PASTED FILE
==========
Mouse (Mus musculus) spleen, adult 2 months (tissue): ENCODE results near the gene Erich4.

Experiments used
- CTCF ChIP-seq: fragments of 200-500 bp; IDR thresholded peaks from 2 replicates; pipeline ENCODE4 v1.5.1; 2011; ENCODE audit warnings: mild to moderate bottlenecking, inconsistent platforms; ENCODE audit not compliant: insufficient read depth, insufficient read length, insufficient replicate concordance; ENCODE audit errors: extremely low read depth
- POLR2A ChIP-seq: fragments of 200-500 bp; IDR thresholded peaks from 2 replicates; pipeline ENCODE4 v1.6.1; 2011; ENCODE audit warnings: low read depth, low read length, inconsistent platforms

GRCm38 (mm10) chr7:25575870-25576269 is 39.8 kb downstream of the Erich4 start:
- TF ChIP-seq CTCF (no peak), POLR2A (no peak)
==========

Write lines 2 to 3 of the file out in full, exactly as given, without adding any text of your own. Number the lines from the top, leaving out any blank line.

Experiments used
- CTCF ChIP-seq: fragments of 200-500 bp; IDR thresholded peaks from 2 replicates; pipeline ENCODE4 v1.5.1; 2011; ENCODE audit warnings: mild to moderate bottlenecking, inconsistent platforms; ENCODE audit not compliant: insufficient read depth, insufficient read length, insufficient replicate concordance; ENCODE audit errors: extremely low read depth